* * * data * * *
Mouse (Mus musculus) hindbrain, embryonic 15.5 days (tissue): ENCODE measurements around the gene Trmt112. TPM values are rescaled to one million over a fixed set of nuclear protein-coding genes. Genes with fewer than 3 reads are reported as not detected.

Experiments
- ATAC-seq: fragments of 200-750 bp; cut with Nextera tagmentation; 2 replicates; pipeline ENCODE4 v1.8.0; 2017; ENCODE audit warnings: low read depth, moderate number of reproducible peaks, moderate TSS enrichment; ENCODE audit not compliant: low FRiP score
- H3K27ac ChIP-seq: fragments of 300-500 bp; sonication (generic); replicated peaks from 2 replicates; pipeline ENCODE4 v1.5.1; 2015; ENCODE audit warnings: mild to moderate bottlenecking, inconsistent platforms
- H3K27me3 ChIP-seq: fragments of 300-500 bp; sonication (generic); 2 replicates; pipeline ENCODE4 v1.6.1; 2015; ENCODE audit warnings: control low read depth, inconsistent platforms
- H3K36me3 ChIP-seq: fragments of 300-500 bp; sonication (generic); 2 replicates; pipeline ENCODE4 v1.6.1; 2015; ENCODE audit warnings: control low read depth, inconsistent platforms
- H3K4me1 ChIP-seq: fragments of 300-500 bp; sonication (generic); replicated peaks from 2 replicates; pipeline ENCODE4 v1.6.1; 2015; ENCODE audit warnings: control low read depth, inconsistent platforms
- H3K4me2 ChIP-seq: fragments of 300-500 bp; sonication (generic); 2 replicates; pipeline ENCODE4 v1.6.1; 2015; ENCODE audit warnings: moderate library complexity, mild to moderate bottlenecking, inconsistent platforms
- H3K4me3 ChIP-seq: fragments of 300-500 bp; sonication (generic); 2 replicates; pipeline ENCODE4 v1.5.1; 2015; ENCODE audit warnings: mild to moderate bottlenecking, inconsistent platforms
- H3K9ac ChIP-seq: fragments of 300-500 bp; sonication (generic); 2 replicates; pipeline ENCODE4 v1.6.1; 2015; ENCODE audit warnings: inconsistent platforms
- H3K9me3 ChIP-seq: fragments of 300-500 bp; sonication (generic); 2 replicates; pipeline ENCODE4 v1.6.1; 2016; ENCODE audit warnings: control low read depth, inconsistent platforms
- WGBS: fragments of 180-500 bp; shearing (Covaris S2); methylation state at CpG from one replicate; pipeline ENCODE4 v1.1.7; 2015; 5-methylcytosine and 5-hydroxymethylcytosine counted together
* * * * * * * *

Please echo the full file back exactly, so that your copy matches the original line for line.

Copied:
Mouse (Mus musculus) hindbrain, embryonic 15.5 days (tissue): ENCODE measurements around the gene Trmt112. TPM values are rescaled to one million over a fixed set of nuclear protein-coding genes. Genes with fewer than 3 reads are reported as not detected.

Experiments
- ATAC-seq: fragments of 200-750 bp; cut with Nextera tagmentation; 2 replicates; pipeline ENCODE4 v1.8.0; 2017; ENCODE audit warnings: low read depth, moderate number of reproducible peaks, moderate TSS enrichment; ENCODE audit not compliant: low FRiP score
- H3K27ac ChIP-seq: fragments of 300-500 bp; sonication (generic); replicated peaks from 2 replicates; pipeline ENCODE4 v1.5.1; 2015; ENCODE audit warnings: mild to moderate bottlenecking, inconsistent platforms
- H3K27me3 ChIP-seq: fragments of 300-500 bp; sonication (generic); 2 replicates; pipeline ENCODE4 v1.6.1; 2015; ENCODE audit warnings: control low read depth, inconsistent platforms
- H3K36me3 ChIP-seq: fragments of 300-500 bp; sonication (generic); 2 replicates; pipeline ENCODE4 v1.6.1; 2015; ENCODE audit warnings: control low read depth, inconsistent platforms
- H3K4me1 ChIP-seq: fragments of 300-500 bp; sonication (generic); replicated peaks from 2 replicates; pipeline ENCODE4 v1.6.1; 2015; ENCODE audit warnings: control low read depth, inconsistent platforms
- H3K4me2 ChIP-seq: fragments of 300-500 bp; sonication (generic); 2 replicates; pipeline ENCODE4 v1.6.1; 2015; ENCODE audit warnings: moderate library complexity, mild to moderate bottlenecking, inconsistent platforms
- H3K4me3 ChIP-seq: fragments of 300-500 bp; sonication (generic); 2 replicates; pipeline ENCODE4 v1.5.1; 2015; ENCODE audit warnings: mild to moderate bottlenecking, inconsistent platforms
- H3K9ac ChIP-seq: fragments of 300-500 bp; sonication (generic); 2 replicates; pipeline ENCODE4 v1.6.1; 2015; ENCODE audit warnings: inconsistent platforms
- H3K9me3 ChIP-seq: fragments of 300-500 bp; sonication (generic); 2 replicates; pipeline ENCODE4 v1.6.1; 2016; ENCODE audit warnings: control low read depth, inconsistent platforms
- WGBS: fragments of 180-500 bp; shearing (Covaris S2); methylation state at CpG from one replicate; pipeline ENCODE4 v1.1.7; 2015; 5-methylcytosine and 5-hydroxymethylcytosine counted together